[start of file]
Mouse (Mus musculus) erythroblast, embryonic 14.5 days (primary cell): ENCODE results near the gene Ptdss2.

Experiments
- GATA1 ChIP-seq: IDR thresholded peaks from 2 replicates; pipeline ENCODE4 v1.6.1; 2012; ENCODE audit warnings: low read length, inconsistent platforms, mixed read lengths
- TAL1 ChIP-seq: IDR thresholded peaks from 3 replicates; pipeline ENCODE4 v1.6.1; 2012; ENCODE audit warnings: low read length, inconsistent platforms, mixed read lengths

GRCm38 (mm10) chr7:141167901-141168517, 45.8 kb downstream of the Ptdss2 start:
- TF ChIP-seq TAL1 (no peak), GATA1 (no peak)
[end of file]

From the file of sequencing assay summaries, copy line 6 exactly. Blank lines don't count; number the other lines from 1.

- TF ChIP-seq TAL1 (no peak), GATA1 (no peak)